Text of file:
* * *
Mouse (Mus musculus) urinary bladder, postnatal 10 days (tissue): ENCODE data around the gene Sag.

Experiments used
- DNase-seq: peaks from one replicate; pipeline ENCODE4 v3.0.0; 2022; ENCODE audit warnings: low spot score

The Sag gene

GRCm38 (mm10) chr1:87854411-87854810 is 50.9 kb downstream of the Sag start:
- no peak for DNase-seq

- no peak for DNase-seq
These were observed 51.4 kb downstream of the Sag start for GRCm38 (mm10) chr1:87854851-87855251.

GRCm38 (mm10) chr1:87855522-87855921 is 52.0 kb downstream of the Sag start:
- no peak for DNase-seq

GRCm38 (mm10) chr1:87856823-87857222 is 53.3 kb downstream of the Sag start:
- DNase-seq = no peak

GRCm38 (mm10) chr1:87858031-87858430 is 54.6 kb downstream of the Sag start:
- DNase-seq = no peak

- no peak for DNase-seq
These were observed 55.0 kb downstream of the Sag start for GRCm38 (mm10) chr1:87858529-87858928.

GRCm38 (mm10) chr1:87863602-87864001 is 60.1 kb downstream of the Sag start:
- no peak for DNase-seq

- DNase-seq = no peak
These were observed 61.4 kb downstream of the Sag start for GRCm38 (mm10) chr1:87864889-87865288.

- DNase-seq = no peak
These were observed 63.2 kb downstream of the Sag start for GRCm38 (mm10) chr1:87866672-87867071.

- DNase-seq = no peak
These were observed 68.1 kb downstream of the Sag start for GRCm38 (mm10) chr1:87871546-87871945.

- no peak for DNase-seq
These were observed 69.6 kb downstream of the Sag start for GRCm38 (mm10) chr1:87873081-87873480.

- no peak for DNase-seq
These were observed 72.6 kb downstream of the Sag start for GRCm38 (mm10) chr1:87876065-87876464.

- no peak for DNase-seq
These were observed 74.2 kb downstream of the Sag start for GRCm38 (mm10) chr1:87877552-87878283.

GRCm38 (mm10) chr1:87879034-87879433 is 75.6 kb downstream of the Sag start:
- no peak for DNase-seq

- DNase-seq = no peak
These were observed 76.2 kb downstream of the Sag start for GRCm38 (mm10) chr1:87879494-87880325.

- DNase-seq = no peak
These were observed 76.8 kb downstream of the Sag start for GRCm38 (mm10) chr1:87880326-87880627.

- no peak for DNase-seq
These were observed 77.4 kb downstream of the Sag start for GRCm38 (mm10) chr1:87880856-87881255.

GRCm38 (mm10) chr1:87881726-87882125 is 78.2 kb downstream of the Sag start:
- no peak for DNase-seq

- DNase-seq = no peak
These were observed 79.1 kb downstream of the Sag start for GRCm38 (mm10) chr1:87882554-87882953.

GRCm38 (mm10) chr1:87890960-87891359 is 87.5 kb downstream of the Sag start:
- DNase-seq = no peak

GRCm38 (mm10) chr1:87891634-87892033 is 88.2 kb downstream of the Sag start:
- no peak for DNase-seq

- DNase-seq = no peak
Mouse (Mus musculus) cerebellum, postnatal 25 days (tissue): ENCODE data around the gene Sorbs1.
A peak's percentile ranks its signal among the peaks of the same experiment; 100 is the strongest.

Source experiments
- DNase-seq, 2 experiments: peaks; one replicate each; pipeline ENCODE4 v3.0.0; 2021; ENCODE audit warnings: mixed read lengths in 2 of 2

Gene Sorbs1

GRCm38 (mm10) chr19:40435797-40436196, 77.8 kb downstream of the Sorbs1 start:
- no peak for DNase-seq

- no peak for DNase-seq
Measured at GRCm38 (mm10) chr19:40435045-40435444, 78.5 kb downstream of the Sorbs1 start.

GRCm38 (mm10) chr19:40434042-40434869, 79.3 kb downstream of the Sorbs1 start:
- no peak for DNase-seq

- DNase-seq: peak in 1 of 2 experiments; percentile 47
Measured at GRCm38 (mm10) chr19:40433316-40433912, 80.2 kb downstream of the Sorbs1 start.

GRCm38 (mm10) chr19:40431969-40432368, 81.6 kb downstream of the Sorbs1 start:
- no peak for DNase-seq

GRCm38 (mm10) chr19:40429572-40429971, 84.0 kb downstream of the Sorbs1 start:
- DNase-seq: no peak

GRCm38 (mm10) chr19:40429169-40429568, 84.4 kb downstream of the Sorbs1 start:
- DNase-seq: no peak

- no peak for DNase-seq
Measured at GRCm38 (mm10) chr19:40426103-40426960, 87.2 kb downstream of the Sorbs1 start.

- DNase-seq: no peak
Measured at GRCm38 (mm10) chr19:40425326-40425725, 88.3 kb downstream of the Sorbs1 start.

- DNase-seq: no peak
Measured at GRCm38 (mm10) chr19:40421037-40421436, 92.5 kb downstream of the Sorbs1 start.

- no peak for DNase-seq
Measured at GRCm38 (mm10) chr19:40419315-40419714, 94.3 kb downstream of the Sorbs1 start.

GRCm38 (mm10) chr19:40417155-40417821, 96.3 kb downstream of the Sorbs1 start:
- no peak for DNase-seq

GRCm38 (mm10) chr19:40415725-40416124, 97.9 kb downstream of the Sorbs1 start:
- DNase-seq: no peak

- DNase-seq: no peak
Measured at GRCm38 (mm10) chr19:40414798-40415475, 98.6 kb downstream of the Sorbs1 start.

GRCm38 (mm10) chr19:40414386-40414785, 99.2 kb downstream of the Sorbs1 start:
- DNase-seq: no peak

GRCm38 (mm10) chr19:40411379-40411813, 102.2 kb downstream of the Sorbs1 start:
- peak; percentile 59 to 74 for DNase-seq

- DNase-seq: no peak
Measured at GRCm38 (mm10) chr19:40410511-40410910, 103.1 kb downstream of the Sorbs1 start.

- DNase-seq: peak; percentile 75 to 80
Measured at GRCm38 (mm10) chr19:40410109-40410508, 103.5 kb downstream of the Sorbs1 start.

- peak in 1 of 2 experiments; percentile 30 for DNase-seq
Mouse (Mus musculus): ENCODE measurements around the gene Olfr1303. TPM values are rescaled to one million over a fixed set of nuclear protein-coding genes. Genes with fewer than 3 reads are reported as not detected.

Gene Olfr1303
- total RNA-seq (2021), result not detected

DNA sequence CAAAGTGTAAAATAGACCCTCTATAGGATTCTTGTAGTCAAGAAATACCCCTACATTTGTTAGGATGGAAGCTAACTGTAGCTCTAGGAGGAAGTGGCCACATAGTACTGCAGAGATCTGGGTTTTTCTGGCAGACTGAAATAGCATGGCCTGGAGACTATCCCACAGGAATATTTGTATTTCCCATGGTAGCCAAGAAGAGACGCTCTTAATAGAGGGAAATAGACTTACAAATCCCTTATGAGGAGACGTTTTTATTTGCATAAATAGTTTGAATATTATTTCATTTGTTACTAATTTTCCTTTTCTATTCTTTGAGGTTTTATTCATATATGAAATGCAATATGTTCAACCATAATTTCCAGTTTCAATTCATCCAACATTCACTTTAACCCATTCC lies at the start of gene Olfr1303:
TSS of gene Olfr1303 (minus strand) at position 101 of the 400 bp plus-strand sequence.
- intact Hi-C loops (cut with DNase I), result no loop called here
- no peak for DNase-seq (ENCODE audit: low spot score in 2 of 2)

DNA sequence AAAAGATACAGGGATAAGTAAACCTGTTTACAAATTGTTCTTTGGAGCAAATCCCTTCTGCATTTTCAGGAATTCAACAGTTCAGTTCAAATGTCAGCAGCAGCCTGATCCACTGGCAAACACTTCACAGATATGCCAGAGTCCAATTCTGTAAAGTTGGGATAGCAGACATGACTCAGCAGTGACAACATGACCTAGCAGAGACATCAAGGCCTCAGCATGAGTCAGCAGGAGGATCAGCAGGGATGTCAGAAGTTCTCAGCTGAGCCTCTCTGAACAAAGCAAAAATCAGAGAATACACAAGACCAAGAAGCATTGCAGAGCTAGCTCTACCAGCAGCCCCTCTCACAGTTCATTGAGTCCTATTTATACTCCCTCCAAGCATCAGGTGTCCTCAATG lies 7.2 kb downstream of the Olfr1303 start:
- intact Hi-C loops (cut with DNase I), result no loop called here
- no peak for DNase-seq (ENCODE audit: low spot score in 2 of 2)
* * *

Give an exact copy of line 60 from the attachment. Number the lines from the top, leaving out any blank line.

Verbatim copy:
Measured at GRCm38 (mm10) chr19:40433316-40433912, 80.2 kb downstream of the Sorbs1 start.